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Does ITSM/ITIL become more important when businesses consider outsourcing?

In a previous post, Adam Miller at GlassHouse Technologies explored whether or not ITSM had changed to adapt to the proliferation of cloud computing. He argued that although cloud computing hasn’t changed ITSM per se, cloud providers do need to review existing processes to confirm that they will meet the needs of their customers whilst maintaining profitability.

He also argued that, from the customer’s perspective, how the service is managed is not of great concern so long as they do not experience any degradation in service or face any regulatory or compliance issues. In this post Adam will argue that when a business is considering outsourcing its IT services, ITSM/ITIL becomes all the more important.

Outsourcing IT services remains a popular course of action for many organisations. Research (opens in new tab) published by AMR Research Inc earlier this year reported that approximately 80% of enterprises plan to increase or maintain their level of IT outsourcing. These businesses may be seeking to redirect their in-house resources to focus on core business capabilities, or to improve agility through scalability; either directly or indirectly, the desired net effect is a reduction in costs.

To increase the likelihood of outsourcing offering a business the desired financial returns, it is crucial to start from a strong position and negotiate the best possible deal with your provider. To do this, a theme from my previous post raises its head: that of “getting your house in order”.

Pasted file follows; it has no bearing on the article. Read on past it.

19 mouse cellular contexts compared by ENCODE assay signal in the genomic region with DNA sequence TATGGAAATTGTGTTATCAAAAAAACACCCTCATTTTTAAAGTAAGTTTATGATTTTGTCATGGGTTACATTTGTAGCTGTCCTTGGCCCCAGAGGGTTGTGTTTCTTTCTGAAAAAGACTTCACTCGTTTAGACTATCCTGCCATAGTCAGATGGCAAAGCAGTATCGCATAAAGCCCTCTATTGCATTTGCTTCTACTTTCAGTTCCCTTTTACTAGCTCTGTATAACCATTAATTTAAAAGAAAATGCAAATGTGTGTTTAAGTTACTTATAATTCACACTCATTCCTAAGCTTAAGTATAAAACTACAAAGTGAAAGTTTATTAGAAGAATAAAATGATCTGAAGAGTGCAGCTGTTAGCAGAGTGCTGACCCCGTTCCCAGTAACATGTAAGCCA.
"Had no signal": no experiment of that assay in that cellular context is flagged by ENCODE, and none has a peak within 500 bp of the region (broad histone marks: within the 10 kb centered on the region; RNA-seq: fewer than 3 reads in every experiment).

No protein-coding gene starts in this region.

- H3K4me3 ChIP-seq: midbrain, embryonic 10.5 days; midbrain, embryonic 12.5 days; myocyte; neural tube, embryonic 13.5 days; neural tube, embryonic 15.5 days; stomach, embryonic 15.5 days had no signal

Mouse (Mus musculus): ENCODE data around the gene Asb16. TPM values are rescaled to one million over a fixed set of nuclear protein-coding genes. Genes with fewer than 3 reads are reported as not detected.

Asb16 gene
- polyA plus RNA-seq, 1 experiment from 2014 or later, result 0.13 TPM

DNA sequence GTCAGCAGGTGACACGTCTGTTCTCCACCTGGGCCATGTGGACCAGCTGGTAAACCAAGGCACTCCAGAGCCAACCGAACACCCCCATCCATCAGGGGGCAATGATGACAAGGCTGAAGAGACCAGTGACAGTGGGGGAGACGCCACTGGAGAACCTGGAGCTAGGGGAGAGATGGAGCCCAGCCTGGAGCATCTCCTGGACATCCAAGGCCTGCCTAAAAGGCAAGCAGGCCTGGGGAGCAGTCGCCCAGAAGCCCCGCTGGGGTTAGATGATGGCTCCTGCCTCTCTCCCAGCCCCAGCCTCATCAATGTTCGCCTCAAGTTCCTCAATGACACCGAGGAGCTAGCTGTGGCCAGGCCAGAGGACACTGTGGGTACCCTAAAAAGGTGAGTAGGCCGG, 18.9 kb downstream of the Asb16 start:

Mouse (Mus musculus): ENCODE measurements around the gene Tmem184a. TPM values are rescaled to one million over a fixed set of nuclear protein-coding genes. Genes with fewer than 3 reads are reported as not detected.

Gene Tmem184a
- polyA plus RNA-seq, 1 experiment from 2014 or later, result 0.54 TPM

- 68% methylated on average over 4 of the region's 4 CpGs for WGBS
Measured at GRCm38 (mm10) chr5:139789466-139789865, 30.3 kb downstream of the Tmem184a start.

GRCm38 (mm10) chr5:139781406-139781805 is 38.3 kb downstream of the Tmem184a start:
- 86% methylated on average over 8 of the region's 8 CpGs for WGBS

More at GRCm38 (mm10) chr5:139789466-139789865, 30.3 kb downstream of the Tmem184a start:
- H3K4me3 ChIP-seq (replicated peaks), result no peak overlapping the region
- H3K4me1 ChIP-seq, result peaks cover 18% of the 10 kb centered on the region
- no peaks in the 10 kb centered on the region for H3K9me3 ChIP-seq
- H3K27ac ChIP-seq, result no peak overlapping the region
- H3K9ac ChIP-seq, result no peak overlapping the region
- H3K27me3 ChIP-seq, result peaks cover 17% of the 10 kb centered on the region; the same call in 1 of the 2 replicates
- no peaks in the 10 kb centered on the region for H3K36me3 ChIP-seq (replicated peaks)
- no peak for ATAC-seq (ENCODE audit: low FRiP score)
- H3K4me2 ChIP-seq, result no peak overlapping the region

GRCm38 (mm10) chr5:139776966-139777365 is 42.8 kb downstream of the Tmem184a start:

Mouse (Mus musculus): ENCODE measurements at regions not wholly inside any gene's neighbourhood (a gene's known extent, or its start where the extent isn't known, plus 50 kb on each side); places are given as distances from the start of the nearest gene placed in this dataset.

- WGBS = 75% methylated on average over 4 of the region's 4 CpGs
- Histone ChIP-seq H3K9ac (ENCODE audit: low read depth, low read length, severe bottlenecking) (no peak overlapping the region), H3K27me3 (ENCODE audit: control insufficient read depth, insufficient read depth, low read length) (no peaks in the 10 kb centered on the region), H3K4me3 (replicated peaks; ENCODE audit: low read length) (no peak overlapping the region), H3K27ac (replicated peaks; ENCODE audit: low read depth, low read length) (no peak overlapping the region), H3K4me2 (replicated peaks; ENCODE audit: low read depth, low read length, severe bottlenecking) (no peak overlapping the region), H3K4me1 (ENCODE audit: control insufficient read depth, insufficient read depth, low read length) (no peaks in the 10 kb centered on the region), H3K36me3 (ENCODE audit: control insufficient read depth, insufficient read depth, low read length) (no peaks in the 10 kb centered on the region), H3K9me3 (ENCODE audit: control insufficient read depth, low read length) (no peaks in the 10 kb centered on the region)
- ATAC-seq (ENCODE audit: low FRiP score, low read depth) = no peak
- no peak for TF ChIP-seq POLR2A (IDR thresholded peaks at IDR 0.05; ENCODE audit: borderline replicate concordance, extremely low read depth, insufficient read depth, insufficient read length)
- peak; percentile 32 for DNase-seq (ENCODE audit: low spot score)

By ensuring that relevant and appropriate ITSM processes and controls are in place and that they meet the needs and demands of the business, nasty surprises will be avoided during discovery exercises performed by systems integrators. Some factors that need to be considered include:

  • Are the services currently offered to end users understood fully in terms of their scope and the business processes supported?
  • Are the associated service levels clearly defined and the agreed targets achieved?
  • Are assets within the IT estate fully known and contained (and updated) within a single CMDB (configuration management database)?
  • Are changes consistently carried out within a controlled manner?

These may sound like fairly basic or naïve questions, but it would perhaps surprise you how many organisations across all sectors, from SMBs to global enterprises, don’t have answers to these questions.

A solid underpinning of established ITSM processes like this will enable any organisation considering outsourcing its IT services to better understand its exact wants and needs. This information can feed directly into the creation of an RFP/RFI and puts the organisation in a position of strength when at the negotiating table with an outsourcing provider. A clear set of service level agreements can then be established, enabling the organisation to easily measure the provider’s performance and the all important return on investment.